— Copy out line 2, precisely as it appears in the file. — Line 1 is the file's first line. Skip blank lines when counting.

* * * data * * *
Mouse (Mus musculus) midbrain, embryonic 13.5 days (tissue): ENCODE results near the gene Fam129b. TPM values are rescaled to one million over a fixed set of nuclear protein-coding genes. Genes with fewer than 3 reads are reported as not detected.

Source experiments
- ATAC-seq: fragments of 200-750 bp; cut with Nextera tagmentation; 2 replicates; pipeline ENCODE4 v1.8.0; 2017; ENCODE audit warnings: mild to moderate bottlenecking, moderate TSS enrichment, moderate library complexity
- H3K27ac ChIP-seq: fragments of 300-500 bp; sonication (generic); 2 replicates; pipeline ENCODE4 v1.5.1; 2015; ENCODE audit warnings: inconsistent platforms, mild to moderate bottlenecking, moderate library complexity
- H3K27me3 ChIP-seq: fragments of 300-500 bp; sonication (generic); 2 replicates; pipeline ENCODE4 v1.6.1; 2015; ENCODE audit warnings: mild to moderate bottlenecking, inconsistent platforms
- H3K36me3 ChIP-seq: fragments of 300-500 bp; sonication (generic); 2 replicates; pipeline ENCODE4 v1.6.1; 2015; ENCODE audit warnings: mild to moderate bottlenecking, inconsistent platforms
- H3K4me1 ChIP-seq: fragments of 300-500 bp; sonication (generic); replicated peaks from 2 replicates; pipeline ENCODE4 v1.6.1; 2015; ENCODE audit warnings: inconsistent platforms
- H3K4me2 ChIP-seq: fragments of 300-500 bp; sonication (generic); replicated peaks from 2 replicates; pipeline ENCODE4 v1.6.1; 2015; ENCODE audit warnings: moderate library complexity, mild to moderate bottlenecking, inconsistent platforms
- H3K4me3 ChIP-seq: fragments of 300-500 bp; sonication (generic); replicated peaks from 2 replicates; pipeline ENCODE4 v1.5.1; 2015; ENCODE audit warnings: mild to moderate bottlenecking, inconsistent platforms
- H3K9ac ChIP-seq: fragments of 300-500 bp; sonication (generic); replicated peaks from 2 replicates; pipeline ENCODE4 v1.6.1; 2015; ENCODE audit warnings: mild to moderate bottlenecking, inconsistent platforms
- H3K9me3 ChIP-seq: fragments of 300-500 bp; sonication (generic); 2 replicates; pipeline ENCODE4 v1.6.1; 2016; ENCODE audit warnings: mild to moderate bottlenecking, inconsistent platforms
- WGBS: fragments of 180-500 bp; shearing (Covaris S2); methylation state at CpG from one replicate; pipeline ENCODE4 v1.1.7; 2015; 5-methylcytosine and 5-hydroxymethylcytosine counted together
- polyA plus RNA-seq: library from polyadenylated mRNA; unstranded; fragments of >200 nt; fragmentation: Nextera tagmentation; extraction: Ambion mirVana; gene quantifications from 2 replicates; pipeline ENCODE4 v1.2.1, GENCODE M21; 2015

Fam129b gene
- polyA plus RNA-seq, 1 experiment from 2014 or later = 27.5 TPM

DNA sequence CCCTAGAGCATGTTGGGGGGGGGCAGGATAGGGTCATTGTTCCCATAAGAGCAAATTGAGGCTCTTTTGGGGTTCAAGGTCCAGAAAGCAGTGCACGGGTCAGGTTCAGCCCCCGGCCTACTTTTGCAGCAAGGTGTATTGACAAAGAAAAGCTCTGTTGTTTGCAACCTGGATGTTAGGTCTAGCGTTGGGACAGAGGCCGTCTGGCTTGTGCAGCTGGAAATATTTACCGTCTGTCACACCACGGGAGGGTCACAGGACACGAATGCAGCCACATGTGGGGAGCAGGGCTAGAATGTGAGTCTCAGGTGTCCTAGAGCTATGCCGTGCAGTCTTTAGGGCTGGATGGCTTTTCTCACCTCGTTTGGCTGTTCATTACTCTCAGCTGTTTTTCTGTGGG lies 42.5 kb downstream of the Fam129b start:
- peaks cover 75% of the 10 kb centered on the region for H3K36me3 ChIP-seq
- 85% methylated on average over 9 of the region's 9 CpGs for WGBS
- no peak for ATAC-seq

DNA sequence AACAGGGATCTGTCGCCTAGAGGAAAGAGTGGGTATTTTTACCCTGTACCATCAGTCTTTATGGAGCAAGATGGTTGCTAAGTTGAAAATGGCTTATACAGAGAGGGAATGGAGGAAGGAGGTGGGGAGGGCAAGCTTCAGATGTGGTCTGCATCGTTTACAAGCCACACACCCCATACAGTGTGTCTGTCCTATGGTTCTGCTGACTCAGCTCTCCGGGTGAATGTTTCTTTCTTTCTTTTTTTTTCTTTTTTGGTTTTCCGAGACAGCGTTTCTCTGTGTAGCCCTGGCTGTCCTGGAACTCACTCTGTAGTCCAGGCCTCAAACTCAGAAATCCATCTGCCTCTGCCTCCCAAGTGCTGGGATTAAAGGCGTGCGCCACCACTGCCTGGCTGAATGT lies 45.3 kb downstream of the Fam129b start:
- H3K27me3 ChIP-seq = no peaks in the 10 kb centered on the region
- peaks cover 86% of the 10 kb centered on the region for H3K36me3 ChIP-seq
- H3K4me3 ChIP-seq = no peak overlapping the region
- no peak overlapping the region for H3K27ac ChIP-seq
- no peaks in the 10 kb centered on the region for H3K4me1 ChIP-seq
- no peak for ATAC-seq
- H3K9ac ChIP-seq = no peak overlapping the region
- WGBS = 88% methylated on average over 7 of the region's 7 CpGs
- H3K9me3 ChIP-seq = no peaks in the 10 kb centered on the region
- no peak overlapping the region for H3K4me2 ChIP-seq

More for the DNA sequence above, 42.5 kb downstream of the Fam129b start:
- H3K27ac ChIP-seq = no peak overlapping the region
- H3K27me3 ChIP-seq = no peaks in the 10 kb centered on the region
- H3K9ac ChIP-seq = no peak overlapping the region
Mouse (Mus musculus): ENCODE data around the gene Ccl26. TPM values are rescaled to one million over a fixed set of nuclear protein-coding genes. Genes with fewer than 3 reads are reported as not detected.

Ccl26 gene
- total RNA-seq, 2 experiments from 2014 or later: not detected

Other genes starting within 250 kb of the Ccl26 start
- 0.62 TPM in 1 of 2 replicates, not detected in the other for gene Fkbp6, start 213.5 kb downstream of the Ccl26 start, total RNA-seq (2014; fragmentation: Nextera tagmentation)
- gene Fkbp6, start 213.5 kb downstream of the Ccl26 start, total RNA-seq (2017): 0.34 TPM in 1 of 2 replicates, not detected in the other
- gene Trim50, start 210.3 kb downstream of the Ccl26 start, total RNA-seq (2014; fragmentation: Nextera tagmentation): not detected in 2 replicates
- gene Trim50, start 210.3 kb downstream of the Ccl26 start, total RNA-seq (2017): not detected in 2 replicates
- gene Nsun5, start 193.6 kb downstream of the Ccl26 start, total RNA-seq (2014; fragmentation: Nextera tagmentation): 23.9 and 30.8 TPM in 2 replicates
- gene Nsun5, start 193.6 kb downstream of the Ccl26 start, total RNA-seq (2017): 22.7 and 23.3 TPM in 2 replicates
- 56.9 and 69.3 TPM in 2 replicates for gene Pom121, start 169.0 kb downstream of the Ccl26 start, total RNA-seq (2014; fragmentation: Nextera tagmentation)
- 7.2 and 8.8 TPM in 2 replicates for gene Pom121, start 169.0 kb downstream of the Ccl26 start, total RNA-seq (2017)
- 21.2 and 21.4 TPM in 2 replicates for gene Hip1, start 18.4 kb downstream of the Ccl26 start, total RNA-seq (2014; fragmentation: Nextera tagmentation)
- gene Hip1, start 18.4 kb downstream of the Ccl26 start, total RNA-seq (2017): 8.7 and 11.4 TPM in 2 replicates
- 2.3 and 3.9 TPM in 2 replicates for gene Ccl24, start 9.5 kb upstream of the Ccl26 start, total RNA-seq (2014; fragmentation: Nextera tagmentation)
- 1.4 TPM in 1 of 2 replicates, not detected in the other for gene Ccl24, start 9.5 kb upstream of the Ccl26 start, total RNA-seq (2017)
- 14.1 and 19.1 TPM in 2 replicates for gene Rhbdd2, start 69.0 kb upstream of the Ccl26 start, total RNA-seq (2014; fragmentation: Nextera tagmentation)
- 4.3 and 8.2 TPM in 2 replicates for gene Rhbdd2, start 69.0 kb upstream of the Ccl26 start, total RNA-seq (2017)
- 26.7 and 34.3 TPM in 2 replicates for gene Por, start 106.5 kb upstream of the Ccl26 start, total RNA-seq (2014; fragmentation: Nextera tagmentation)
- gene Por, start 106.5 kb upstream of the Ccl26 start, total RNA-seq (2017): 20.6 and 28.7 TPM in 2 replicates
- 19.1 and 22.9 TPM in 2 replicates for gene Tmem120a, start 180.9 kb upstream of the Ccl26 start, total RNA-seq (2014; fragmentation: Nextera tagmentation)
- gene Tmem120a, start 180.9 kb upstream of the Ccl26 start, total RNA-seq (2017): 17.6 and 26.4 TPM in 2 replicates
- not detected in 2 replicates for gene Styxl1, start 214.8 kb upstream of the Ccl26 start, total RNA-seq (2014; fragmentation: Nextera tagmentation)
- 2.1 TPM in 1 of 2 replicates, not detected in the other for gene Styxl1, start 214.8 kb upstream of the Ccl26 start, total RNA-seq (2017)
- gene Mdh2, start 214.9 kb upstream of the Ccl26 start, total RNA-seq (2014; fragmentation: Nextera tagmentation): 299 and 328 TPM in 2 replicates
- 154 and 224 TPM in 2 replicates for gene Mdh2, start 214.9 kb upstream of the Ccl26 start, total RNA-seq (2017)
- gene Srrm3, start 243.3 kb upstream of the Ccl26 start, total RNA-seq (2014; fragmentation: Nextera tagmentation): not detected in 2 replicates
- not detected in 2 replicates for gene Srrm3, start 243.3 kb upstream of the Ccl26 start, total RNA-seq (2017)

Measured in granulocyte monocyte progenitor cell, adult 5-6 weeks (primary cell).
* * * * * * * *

Source experiments